Front Page Titles (by Subject) hamilton to caleb swan - The Works of Alexander Hamilton, (Federal Edition), vol. 7
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hamilton to caleb swan - Alexander Hamilton, The Works of Alexander Hamilton, (Federal Edition), vol. 7 
The Works of Alexander Hamilton, ed. Henry Cabot Lodge (Federal Edition) (New York: G.P. Putnam’s Sons, 1904). In 12 vols. Vol. 7.
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hamilton to caleb swan
May 26, 1800.
Sir:—I send you the copy of a letter of the 14th instant, from Captain Ellery, with the documents to which it refers.
If my recollection be right, there lies an appeal from the accountant to the Comptroller of the Treasury. If so, I request that you will, without delay, on behalf of Captain Ellery, make an appeal.
After much reflection, I do not perceive any sound distinction between special compensations to persons not of the army, and similar compensations to officers of the army for services which do not appertain to the nature of their offices.
Their established compensations cannot be presumed to embrace such services; as to these they are mere strangers, with the sole difference, that being already in the employ and pay of the government, it is reasonable they should receive less allowances.
If, as the practice admits, it is within Executive discretion to allow special compensations to strangers, payable out of the fund for contingencies, it must be on the principle, that such services being casually necessary, and not provided for by law, it is requisite to the progress of the service, and agreeable to an implied license in the appropriation of the fund, that they should be called forth and recompensed by Executive authority. And the same principle would extend to allowances to particular officers for services which the laws did not contemplate that they were to perform, and consequently did not provide for. The interest of the service will manifestly be promoted by this extension. In numerous instances officers may be made use of for such purposes without interfering with the parts of the service for which they were destined; and in all such instances, as their allowances will be less than would be made to strangers, there will be economy in employing them; besides that in many cases they are best qualified, and in some situations other qualified persons could not be found at all.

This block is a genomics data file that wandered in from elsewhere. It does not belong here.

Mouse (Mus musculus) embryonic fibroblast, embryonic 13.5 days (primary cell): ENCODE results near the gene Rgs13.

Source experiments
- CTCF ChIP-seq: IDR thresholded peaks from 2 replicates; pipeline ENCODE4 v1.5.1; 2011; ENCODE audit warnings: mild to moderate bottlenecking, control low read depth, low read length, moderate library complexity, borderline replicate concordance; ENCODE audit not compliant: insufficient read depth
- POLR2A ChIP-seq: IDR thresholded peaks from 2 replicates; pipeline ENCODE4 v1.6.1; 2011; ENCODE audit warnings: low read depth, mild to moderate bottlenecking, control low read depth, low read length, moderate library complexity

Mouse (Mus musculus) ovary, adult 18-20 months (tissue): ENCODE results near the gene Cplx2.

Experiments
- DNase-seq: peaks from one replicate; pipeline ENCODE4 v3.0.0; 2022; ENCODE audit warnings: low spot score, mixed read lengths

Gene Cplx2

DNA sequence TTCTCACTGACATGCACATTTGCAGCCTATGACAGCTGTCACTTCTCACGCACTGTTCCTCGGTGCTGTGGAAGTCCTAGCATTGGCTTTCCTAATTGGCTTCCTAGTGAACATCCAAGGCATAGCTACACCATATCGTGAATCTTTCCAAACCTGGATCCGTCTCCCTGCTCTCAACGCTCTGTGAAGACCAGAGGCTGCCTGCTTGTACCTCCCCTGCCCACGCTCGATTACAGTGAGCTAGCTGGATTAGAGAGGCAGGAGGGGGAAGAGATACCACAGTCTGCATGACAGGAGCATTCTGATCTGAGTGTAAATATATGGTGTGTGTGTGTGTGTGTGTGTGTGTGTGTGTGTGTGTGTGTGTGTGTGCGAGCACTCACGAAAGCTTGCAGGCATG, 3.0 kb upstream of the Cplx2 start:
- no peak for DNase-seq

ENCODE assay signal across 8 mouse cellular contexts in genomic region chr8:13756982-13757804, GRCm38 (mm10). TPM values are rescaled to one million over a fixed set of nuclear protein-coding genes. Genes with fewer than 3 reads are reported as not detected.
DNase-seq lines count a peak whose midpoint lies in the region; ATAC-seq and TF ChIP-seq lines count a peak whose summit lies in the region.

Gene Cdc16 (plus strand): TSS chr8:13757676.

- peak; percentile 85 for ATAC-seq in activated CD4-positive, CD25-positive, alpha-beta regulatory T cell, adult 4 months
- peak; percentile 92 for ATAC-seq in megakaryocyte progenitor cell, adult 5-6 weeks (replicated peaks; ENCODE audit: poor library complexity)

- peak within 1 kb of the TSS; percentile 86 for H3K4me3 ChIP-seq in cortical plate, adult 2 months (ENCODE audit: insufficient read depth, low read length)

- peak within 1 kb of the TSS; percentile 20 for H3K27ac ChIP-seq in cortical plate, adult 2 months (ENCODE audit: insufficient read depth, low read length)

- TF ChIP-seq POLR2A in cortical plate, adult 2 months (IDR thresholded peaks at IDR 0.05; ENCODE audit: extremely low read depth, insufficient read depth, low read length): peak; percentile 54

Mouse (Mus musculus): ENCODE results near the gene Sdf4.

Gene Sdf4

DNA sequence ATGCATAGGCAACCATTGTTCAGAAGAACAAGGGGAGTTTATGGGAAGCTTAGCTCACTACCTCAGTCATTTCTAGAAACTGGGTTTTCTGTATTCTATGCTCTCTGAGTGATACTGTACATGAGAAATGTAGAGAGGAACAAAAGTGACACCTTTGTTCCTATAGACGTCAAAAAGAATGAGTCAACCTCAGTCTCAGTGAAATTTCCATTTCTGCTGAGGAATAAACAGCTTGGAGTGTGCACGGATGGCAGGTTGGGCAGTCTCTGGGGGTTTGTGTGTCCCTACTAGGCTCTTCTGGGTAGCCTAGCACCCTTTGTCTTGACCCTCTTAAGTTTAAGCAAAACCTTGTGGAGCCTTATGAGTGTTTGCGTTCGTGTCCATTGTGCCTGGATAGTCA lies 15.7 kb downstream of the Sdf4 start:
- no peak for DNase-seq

To say that special compensation for special service is in no case within Executive discretion, would be contrary to uniform usage, and would arrest the wheels of every branch of the government. In the military service, especially, innumerable casualties occur in which the exercise of that discretion is indispensable.
What is to be done? A person is appointed lieutenant of a regiment; there is a certain routine of duties incident to the station. These are foreign to the clerical and peculiar duties attached to different branches of the staff. These, besides demanding particular qualifications, frequently involve close application and constant drudgery.
Suppose an officer is called to exchange the one station for the other, without an equivalent for the additional labor and skill; may he not reasonably decline it, and say, this service is not within the terms of my undertaking with the public? Suppose even, that the disposition of military subordination would not tolerate a refusal; could a service proceed with harmony and satisfaction and advantage, in which such a despotism was exercised?
Will it be said that the future justice of the Legislature is to be relied upon? Will officers cheerfully undertake or assiduously perform on such precarious ground? Is it right to compromise a commanding general by laying him under the necessity of giving expectations which may not be realized?
There can be no doubt on this question where justice and expediency point; and though first appearances may countenance the distinction which has been made, a more thorough view of the subject shows it to be too nice and subtle for practice.
I trust that the Comptroller, on mature consideration, will regret the distinction. You will please to communicate to him this letter, that he may see the reasoning on which I gave my sanction to Captain Ellery for the expenditure which he has made. It may be depended upon that the business of the department absolutely required it.
With great consideration, etc.